The firefighters quickly stretched two (2) attack hose lines to contain and extinguish the fire as other firefighters searched the apartment for possible victims. Members of Ladder 1 vented the roof and second floor windows in a coordinated effort to vent the building of high heat and heavy smoke.

The fire caused heavy fire damage to the second floor and water damage to the first floor. Occupants of both apartments were self-relocated.

The fire was determined to be accidental, electrical in nature.

One civilian sustained burn injuries and was treated in Hackensack University Medical Center.

On Thursday, March 8, 2007, at 1907 hours, the Hackensack Fire Department received numerous telephone alarms reporting a fire in 685 Main Street. On arrival, the members of the Third Platoon found a three story wood frame mixed occupancy with heavy fire showing out of all the windows of the second floor and heavy smoke pouring out of the third floor. Simultaneously, an electrical power line burned off the building and was “dancing” on the street in front of the fire building, producing an electrocution hazard.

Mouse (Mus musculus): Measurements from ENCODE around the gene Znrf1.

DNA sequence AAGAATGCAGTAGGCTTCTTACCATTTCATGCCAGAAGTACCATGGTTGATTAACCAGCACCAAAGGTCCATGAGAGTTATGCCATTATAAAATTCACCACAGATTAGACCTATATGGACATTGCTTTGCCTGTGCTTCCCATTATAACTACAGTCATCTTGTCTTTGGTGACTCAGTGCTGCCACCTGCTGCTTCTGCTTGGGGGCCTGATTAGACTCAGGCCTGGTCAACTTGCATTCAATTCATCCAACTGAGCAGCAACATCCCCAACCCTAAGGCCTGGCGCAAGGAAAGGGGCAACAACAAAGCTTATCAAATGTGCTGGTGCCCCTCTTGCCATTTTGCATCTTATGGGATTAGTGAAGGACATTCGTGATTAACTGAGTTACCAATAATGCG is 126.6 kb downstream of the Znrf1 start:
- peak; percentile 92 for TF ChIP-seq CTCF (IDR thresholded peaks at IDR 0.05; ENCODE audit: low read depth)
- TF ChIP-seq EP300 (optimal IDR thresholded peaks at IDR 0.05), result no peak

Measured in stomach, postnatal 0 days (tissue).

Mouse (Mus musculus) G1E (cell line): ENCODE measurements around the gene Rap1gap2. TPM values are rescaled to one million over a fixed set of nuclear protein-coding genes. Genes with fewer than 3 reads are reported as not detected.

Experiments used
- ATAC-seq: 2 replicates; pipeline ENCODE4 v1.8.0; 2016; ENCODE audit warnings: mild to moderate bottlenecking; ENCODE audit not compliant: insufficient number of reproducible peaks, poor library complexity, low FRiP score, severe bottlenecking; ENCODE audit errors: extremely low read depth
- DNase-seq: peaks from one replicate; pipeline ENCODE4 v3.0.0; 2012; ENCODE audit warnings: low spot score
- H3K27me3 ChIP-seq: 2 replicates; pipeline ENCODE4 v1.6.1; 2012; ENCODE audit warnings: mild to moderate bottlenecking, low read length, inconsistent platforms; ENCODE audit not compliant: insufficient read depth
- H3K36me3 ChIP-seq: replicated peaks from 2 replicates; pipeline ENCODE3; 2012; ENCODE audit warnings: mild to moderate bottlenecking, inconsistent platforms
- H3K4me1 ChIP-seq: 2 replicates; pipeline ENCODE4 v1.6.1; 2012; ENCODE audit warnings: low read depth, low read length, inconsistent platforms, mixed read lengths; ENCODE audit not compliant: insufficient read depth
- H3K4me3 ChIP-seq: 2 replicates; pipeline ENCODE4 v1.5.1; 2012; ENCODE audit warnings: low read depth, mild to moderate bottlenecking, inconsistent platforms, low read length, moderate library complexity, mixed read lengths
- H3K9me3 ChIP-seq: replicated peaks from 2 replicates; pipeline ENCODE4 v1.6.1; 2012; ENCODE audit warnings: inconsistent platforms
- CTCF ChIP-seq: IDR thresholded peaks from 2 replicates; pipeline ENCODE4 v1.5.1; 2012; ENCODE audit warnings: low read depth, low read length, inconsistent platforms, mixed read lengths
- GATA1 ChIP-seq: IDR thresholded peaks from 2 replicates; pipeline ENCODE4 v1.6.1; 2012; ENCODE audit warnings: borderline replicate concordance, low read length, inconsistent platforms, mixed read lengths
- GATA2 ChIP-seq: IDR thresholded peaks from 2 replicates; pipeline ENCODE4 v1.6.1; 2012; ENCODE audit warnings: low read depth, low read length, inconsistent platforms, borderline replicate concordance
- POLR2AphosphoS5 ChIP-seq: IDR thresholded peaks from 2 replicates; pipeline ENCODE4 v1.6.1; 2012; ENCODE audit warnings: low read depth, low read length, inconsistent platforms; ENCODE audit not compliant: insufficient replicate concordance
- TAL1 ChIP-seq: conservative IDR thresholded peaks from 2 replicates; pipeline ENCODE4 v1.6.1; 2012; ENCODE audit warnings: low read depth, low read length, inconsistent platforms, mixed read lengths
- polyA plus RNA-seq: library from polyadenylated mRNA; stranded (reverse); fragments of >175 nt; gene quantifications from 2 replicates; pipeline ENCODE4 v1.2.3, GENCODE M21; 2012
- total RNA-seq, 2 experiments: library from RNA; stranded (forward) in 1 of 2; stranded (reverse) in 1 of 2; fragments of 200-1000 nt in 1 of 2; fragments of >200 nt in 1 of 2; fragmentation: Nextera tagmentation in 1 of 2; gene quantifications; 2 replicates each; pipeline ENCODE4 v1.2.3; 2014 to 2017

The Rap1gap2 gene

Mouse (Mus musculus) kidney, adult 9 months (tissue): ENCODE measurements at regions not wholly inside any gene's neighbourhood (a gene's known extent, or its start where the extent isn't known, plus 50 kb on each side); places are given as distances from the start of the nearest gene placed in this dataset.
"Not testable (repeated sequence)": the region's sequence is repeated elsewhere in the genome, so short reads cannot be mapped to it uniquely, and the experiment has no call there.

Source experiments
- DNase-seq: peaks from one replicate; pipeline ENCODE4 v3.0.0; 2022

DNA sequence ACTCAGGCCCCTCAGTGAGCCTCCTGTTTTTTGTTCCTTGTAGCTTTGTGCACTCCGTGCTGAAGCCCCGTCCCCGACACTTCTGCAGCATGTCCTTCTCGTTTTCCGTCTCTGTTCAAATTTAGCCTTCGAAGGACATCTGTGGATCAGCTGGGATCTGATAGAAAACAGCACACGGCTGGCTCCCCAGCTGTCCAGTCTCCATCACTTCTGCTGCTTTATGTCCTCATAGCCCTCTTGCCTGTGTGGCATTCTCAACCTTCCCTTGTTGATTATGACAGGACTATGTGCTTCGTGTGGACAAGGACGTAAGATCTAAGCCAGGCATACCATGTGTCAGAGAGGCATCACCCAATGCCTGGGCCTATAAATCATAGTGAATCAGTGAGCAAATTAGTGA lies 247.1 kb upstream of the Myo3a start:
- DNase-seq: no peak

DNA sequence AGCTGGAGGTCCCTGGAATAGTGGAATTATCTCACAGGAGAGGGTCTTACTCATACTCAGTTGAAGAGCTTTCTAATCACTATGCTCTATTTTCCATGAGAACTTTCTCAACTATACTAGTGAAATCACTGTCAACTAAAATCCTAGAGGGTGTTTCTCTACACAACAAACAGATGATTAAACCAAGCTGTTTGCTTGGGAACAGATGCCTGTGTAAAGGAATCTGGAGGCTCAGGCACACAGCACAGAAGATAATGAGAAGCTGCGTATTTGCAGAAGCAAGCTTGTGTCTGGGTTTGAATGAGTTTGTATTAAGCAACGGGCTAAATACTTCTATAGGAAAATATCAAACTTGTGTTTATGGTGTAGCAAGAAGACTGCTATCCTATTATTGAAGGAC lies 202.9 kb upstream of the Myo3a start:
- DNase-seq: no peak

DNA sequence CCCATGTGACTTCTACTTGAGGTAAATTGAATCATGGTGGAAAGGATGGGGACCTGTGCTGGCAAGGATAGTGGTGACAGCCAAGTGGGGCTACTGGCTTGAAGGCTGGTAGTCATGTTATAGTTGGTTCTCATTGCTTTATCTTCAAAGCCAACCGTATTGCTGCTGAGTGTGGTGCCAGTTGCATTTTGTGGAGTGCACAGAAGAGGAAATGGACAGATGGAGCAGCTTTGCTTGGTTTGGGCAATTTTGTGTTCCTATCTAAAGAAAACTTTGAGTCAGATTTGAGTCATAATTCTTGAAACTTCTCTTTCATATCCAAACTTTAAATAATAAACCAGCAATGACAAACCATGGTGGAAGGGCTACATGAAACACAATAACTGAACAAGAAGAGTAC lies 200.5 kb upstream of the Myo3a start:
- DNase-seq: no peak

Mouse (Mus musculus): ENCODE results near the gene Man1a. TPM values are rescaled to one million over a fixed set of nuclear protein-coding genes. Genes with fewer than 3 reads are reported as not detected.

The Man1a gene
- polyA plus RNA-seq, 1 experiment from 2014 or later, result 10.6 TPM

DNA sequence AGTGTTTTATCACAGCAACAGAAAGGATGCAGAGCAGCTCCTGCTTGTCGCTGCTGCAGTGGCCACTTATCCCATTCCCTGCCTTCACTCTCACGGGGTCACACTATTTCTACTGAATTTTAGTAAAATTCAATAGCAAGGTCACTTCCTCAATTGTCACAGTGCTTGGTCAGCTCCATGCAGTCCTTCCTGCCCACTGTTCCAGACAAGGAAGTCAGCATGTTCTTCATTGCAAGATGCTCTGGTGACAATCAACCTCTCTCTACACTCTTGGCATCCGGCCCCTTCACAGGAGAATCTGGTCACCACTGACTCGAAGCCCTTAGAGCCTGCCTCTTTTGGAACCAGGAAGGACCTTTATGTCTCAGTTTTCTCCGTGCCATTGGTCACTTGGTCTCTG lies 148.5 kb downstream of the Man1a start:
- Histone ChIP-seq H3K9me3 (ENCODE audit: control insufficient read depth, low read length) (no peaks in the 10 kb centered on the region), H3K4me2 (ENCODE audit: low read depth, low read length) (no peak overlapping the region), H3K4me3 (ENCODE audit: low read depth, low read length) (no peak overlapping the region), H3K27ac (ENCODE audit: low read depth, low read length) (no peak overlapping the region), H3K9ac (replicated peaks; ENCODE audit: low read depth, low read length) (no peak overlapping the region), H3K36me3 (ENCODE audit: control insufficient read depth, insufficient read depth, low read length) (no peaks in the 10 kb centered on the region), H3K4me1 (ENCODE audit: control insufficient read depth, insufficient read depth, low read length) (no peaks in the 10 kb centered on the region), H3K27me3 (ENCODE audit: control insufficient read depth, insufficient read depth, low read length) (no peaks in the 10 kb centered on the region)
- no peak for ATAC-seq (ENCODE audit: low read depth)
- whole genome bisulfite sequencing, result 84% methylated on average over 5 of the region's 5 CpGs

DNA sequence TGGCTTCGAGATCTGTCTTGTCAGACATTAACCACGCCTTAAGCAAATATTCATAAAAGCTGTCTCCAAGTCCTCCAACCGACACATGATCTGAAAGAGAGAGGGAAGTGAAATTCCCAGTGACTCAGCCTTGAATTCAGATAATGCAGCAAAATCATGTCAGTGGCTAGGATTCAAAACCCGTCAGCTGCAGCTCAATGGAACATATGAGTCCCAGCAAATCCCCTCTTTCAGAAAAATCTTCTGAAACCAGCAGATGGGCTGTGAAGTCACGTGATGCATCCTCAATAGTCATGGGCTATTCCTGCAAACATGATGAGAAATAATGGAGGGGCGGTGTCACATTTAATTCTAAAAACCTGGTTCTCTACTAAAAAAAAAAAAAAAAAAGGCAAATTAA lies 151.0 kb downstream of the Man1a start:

The fire conditions were antagonized by freezing temperatures, a stiff wind and the electrocution hazard. The firefighters quickly maintained a defensive fire attack with large caliber master streams and laddered the adjacent building’s flat roofs in an attempt to enter the building, however the heavy fire prevented access into the building.

Fire Chief Thornton stated the firefighters did a good job battling a well developed fire and during freezing temperatures and a stiff wind. They contained the fire to the original building with no fire extension into the adjacent building, which sustained water and smoke damage.

An occupant of the building self evacuated uninjured. One firefighter sustained an eye injury and was treated and released by Hackensack University Medical Center.

The cause was determined to be accidental by the Bergen County Prosecutor’s Office.

J. Fletcher Creamer Construction removed a portion of the third floor which presented a collapse hazard.

On Friday, March 2, 2007, the City found itself consumed by a rain deluge which by 0800 hours produced well over two inches of rain. Coupled with a snow melt flooding of roads and streams quickly followed.

The Hackensack Fire Department began to receive numerous reports of stranded motorists in flood waters in the South end of the City. Rescue Boat, Marine 1 and Engine Company 1 assisted in removing those victims. Simultaneously, flood waters rose out of Coles Brook and quickly inundated the area of North Main Street, Romaine Court, Kinderkamack Road, and Johnson Avenue with waist deep water.